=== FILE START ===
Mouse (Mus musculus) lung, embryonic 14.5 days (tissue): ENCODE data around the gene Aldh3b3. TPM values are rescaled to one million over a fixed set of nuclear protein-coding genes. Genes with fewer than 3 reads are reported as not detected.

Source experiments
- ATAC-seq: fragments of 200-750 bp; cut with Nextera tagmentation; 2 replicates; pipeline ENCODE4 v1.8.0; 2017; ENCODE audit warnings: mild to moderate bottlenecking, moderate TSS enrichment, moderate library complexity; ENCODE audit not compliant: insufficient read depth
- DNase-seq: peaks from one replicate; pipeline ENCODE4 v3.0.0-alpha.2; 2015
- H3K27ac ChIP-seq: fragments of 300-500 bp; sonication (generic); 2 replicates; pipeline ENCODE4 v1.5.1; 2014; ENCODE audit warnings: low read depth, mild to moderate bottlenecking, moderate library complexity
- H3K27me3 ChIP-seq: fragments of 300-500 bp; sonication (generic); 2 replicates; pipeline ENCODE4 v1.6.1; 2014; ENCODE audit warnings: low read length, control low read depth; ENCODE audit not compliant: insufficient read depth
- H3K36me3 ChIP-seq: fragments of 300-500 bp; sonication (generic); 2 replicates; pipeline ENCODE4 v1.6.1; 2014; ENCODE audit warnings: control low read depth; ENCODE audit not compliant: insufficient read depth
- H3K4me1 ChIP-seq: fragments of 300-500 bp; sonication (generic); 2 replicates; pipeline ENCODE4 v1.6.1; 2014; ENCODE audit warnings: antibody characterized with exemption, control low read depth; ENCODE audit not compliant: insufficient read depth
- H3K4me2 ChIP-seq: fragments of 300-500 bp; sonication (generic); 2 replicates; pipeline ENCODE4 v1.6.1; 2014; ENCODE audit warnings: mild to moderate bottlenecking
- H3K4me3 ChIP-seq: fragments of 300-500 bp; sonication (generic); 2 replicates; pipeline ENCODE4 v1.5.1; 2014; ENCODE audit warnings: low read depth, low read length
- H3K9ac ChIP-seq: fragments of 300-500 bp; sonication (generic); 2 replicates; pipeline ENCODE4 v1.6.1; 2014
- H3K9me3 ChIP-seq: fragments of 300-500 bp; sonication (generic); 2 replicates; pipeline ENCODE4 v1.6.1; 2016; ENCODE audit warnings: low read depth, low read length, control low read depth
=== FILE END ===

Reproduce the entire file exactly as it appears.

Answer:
Mouse (Mus musculus) lung, embryonic 14.5 days (tissue): ENCODE data around the gene Aldh3b3. TPM values are rescaled to one million over a fixed set of nuclear protein-coding genes. Genes with fewer than 3 reads are reported as not detected.

Source experiments
- ATAC-seq: fragments of 200-750 bp; cut with Nextera tagmentation; 2 replicates; pipeline ENCODE4 v1.8.0; 2017; ENCODE audit warnings: mild to moderate bottlenecking, moderate TSS enrichment, moderate library complexity; ENCODE audit not compliant: insufficient read depth
- DNase-seq: peaks from one replicate; pipeline ENCODE4 v3.0.0-alpha.2; 2015
- H3K27ac ChIP-seq: fragments of 300-500 bp; sonication (generic); 2 replicates; pipeline ENCODE4 v1.5.1; 2014; ENCODE audit warnings: low read depth, mild to moderate bottlenecking, moderate library complexity
- H3K27me3 ChIP-seq: fragments of 300-500 bp; sonication (generic); 2 replicates; pipeline ENCODE4 v1.6.1; 2014; ENCODE audit warnings: low read length, control low read depth; ENCODE audit not compliant: insufficient read depth
- H3K36me3 ChIP-seq: fragments of 300-500 bp; sonication (generic); 2 replicates; pipeline ENCODE4 v1.6.1; 2014; ENCODE audit warnings: control low read depth; ENCODE audit not compliant: insufficient read depth
- H3K4me1 ChIP-seq: fragments of 300-500 bp; sonication (generic); 2 replicates; pipeline ENCODE4 v1.6.1; 2014; ENCODE audit warnings: antibody characterized with exemption, control low read depth; ENCODE audit not compliant: insufficient read depth
- H3K4me2 ChIP-seq: fragments of 300-500 bp; sonication (generic); 2 replicates; pipeline ENCODE4 v1.6.1; 2014; ENCODE audit warnings: mild to moderate bottlenecking
- H3K4me3 ChIP-seq: fragments of 300-500 bp; sonication (generic); 2 replicates; pipeline ENCODE4 v1.5.1; 2014; ENCODE audit warnings: low read depth, low read length
- H3K9ac ChIP-seq: fragments of 300-500 bp; sonication (generic); 2 replicates; pipeline ENCODE4 v1.6.1; 2014
- H3K9me3 ChIP-seq: fragments of 300-500 bp; sonication (generic); 2 replicates; pipeline ENCODE4 v1.6.1; 2016; ENCODE audit warnings: low read depth, low read length, control low read depth